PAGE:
You have a deal that is near the end of your sales process. Your CRM settings suggest that you have a 90% chance of winning that opportunity. You know for a fact that they are still engaged with your competitor. This means you have a 50% chance of winning that deal, not 90%. Unless of course your prospective client chooses to do nothing, reducing your odds winning to a dismal 33%.AAEAAQAAAAAAAANaAAAAJDkyN2NlODRlLTYxOTUtNDdkNi1iYWVkLWRjZTZiMWZkYzg1MA

Most of the numbers in CRMs used to indicate the likelihood of winning a deal at each stage don’t resemble the true percentages.

In the example above, how would you behave if you believed you had a 90% chance of winning? Would you take a different set of actions if you knew it was a coin toss between you and the competitor your prospective client is still considering? What if your primary contact said, “We’re not sure we can even pull this off this year?” How would your strategy change if you were only at 33%, with a “no decision” as the most likely candidate to win?

If you want more accurate numbers, you have to capture real data and study the results.

First, you have to pick a period and monitor the opportunities for a finite period. If you win 20% of the opportunities you competed for, that’s the real number you should use when looking at your total pipeline.

Next, you have to study deals at each stage to know what percentage you win of deals once they reach that stage. Let’s say you win 3 out of every ten deals that make it the presentation stage in your sales process, your likelihood of winning deals in that stage isn’t anything over 30%, regardless of the percentage you use in your CRM (A lot of companies use 50% or higher).

You need to know what percentage of deals you win. You also need to know what percentage of deals you win at each stage if you are going to have a reasonably accurate forecast. Even when you have these numbers, context matters. If you have two competitors still vying for a deal and genuinely engaged with your prospect late in the process, your chances of winning aren’t greater than 33%—and they may be lower.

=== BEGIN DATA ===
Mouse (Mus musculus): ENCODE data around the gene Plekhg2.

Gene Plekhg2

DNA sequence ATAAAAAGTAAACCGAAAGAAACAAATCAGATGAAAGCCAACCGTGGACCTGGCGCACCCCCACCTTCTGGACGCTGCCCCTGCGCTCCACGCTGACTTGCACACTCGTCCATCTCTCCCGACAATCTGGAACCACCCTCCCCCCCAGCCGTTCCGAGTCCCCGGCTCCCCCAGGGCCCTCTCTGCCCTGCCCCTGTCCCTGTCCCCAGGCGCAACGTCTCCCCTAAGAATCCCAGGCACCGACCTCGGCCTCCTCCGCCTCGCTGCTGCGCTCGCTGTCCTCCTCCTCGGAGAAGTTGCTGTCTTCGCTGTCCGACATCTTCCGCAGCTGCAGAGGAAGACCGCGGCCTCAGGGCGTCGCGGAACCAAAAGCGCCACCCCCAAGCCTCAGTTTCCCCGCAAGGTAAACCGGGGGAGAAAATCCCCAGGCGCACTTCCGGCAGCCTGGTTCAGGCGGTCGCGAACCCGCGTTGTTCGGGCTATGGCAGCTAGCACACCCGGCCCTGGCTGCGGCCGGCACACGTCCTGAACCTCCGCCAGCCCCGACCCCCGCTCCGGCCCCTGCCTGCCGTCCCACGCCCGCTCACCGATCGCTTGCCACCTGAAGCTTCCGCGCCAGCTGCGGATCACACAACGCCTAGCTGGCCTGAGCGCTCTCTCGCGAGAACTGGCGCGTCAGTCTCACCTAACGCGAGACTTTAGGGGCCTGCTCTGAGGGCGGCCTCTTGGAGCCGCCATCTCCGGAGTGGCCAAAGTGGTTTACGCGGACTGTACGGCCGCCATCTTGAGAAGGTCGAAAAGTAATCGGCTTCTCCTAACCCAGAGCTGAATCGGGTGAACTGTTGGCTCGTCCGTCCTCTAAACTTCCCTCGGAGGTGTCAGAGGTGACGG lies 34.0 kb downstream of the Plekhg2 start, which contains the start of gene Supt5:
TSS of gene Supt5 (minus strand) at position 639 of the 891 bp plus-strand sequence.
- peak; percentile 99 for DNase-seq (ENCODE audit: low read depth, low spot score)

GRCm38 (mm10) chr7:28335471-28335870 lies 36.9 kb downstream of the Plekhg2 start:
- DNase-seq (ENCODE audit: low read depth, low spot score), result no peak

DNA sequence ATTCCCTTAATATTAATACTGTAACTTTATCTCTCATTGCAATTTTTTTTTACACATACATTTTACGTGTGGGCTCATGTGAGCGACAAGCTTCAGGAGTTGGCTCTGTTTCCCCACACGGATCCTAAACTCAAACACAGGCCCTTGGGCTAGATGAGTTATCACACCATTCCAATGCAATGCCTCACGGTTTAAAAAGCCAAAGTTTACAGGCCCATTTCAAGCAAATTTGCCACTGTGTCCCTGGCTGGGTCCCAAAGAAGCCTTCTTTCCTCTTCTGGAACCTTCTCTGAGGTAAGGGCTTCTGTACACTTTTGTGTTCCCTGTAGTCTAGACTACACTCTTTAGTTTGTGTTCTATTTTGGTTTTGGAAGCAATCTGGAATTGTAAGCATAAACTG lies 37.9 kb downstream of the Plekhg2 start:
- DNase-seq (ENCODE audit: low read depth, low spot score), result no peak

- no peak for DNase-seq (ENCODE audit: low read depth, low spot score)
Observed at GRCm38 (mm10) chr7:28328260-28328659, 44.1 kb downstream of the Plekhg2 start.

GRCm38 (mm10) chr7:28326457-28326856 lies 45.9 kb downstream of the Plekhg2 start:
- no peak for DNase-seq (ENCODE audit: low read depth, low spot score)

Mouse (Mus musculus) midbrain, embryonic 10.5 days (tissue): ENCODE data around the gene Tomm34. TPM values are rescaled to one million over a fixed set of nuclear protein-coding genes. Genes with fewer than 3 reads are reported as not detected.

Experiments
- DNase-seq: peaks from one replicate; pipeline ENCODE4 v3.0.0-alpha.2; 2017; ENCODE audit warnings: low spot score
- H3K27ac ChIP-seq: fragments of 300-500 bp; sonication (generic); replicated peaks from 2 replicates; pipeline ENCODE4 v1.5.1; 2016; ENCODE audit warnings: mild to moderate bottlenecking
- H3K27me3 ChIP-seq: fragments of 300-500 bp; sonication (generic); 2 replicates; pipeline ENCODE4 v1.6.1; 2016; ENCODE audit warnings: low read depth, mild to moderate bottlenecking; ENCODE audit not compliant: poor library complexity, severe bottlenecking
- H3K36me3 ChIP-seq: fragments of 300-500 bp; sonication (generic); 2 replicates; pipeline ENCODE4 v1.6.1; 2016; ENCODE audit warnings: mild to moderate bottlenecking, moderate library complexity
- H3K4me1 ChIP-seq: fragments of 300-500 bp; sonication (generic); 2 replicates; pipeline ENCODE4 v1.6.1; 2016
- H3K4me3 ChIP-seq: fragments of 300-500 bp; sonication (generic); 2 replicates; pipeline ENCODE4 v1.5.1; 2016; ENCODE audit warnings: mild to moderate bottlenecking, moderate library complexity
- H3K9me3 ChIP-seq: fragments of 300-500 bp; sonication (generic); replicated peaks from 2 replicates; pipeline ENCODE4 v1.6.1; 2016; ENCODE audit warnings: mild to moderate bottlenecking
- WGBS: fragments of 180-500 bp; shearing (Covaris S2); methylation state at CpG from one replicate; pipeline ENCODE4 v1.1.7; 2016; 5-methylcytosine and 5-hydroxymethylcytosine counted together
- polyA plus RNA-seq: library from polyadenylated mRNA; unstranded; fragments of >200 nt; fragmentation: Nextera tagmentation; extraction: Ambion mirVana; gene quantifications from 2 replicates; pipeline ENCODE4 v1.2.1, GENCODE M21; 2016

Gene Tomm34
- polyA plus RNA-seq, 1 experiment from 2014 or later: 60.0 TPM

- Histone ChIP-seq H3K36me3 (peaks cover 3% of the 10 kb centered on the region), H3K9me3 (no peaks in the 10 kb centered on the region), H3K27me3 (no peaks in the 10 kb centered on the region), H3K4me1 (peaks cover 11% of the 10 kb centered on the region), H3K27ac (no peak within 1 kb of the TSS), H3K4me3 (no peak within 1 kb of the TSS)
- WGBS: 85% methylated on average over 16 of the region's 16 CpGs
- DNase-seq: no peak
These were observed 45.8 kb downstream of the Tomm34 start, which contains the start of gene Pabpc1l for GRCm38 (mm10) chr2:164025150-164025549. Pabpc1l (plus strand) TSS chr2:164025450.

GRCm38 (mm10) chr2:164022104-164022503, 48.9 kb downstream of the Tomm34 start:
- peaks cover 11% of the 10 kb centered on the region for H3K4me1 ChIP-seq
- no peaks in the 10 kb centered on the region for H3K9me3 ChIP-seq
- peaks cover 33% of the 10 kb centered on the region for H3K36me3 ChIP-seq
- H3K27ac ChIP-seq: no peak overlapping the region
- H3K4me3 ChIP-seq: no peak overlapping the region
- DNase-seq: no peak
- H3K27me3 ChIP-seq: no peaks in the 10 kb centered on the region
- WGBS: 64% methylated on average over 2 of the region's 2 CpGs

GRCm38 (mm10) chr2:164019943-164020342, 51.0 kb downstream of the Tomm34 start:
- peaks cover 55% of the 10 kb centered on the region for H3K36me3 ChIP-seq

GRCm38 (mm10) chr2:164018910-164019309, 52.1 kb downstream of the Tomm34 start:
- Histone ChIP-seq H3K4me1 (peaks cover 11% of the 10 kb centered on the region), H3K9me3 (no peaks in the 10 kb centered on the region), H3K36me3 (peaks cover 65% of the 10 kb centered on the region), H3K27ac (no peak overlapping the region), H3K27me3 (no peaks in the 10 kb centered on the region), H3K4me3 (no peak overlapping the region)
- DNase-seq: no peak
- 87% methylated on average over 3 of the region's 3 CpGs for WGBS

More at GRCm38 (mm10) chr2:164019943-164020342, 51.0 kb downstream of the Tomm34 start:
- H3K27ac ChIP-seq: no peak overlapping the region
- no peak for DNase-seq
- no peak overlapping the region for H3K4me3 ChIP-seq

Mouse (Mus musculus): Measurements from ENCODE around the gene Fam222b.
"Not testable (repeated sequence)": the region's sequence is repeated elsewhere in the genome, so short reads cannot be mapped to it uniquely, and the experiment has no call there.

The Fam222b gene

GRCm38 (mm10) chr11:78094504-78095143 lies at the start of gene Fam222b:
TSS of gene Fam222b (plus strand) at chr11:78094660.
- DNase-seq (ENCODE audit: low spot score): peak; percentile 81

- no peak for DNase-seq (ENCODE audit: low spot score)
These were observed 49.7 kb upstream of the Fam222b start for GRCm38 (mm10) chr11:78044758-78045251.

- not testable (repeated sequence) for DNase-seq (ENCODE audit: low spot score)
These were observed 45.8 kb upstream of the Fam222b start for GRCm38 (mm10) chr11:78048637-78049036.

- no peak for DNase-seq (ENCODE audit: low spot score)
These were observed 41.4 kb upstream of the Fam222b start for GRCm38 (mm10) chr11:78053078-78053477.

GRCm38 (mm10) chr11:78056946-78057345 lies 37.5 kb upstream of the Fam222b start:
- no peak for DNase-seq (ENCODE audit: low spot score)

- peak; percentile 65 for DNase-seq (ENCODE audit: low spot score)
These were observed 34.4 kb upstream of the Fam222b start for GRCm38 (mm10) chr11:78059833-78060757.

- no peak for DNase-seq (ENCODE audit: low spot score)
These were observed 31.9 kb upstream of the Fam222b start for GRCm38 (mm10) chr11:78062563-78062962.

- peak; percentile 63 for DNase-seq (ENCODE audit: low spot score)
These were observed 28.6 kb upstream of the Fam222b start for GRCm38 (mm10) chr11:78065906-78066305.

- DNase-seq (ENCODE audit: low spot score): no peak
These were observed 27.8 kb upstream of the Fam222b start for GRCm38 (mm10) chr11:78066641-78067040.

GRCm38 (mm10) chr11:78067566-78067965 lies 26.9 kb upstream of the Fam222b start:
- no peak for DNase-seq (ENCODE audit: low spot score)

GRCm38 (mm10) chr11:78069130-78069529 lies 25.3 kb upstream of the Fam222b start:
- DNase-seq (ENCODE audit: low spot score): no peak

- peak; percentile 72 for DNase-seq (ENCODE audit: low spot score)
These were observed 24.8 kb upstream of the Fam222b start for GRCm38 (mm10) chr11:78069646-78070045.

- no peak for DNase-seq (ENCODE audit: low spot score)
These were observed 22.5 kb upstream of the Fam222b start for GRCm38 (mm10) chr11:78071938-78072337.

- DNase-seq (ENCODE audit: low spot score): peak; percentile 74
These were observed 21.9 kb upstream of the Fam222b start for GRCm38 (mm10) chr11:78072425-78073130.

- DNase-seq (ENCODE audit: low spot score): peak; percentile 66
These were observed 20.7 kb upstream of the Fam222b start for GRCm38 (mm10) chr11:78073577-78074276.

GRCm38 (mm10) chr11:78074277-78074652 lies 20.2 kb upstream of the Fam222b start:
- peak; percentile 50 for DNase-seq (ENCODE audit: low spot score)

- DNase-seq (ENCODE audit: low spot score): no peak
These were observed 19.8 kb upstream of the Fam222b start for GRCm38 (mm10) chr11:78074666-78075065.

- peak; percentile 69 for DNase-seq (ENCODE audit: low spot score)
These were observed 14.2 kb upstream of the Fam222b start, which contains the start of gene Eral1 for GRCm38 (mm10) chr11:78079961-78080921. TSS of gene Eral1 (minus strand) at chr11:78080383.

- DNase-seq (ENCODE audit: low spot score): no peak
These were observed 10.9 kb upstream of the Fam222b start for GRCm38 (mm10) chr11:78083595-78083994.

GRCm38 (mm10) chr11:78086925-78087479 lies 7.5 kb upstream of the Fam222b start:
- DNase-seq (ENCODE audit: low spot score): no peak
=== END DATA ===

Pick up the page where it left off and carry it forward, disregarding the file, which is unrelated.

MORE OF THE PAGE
The error too many salespeople, sales managers, and sales leaders make is believing that they win a higher percentage of late stage deals than they do. That false sense of security is what causes you to miss your goals.

If you want to improve your sales forecasts now, start by doing better math. Then test every opportunity to ensure it is progressing the way you believe it is.

This Wednesday, I am speaking at’s Sales Acceleration Summit. My session starts at 1:45 PM ET (10:45 AM PT). It’s 15-minutes long, and the topic is How You Lose Deals—And What To Do About It. I am tackling 24 mistakes that can cause you to lose deals with direct advice on what to do about it.

Register You and Your Whole Team Here:

49 other people are presenting with lots of different tracks running at the same time. Don’t worry about missing anything, it’s all recorded and you can watch your “must see” sessions when it works for you.

As always, send me your thoughts, ideas, and stories. If someone you know needs to think through the way they forecast, forward this newsletter to them, and point them to so they can join us here every week.

Do good work this week. I’ll see you Wednesday at the Sales Acceleration Summit.

Anthony Iannarino



Contributor Anthony Lannarino is an entrepreneur, speaker, author, and consultant. He writes daily at and you can subscribe to his newsletter at